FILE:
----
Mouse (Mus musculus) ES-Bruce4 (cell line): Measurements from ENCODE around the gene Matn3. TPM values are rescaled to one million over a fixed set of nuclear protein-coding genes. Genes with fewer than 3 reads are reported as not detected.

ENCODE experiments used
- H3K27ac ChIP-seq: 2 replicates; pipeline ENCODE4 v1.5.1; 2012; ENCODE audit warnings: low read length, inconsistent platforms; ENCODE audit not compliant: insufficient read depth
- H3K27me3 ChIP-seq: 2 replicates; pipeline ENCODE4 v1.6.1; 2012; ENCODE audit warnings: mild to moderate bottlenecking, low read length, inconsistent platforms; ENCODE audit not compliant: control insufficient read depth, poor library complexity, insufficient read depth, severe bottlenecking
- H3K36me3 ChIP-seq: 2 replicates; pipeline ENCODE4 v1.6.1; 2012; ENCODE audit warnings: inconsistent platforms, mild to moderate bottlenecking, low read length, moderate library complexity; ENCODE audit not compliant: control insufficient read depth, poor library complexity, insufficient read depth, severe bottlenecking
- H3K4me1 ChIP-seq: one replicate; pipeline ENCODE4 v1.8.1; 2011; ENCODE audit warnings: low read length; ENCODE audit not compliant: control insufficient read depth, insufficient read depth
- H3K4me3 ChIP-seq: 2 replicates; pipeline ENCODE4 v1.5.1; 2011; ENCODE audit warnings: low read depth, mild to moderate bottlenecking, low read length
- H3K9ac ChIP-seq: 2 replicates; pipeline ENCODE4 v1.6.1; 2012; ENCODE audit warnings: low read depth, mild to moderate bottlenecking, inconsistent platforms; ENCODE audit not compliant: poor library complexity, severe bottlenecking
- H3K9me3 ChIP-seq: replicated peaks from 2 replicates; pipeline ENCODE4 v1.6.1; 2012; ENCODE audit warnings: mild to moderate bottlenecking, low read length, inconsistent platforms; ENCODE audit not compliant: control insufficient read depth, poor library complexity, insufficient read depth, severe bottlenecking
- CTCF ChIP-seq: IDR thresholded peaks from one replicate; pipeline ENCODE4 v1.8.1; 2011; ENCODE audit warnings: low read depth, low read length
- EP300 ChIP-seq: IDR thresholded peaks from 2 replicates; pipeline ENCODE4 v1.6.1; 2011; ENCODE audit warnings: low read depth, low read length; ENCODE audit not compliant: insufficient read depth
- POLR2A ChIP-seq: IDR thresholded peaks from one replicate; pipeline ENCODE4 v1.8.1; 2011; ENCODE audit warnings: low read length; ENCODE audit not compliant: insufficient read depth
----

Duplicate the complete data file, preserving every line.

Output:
Mouse (Mus musculus) ES-Bruce4 (cell line): Measurements from ENCODE around the gene Matn3. TPM values are rescaled to one million over a fixed set of nuclear protein-coding genes. Genes with fewer than 3 reads are reported as not detected.

ENCODE experiments used
- H3K27ac ChIP-seq: 2 replicates; pipeline ENCODE4 v1.5.1; 2012; ENCODE audit warnings: low read length, inconsistent platforms; ENCODE audit not compliant: insufficient read depth
- H3K27me3 ChIP-seq: 2 replicates; pipeline ENCODE4 v1.6.1; 2012; ENCODE audit warnings: mild to moderate bottlenecking, low read length, inconsistent platforms; ENCODE audit not compliant: control insufficient read depth, poor library complexity, insufficient read depth, severe bottlenecking
- H3K36me3 ChIP-seq: 2 replicates; pipeline ENCODE4 v1.6.1; 2012; ENCODE audit warnings: inconsistent platforms, mild to moderate bottlenecking, low read length, moderate library complexity; ENCODE audit not compliant: control insufficient read depth, poor library complexity, insufficient read depth, severe bottlenecking
- H3K4me1 ChIP-seq: one replicate; pipeline ENCODE4 v1.8.1; 2011; ENCODE audit warnings: low read length; ENCODE audit not compliant: control insufficient read depth, insufficient read depth
- H3K4me3 ChIP-seq: 2 replicates; pipeline ENCODE4 v1.5.1; 2011; ENCODE audit warnings: low read depth, mild to moderate bottlenecking, low read length
- H3K9ac ChIP-seq: 2 replicates; pipeline ENCODE4 v1.6.1; 2012; ENCODE audit warnings: low read depth, mild to moderate bottlenecking, inconsistent platforms; ENCODE audit not compliant: poor library complexity, severe bottlenecking
- H3K9me3 ChIP-seq: replicated peaks from 2 replicates; pipeline ENCODE4 v1.6.1; 2012; ENCODE audit warnings: mild to moderate bottlenecking, low read length, inconsistent platforms; ENCODE audit not compliant: control insufficient read depth, poor library complexity, insufficient read depth, severe bottlenecking
- CTCF ChIP-seq: IDR thresholded peaks from one replicate; pipeline ENCODE4 v1.8.1; 2011; ENCODE audit warnings: low read depth, low read length
- EP300 ChIP-seq: IDR thresholded peaks from 2 replicates; pipeline ENCODE4 v1.6.1; 2011; ENCODE audit warnings: low read depth, low read length; ENCODE audit not compliant: insufficient read depth
- POLR2A ChIP-seq: IDR thresholded peaks from one replicate; pipeline ENCODE4 v1.8.1; 2011; ENCODE audit warnings: low read length; ENCODE audit not compliant: insufficient read depth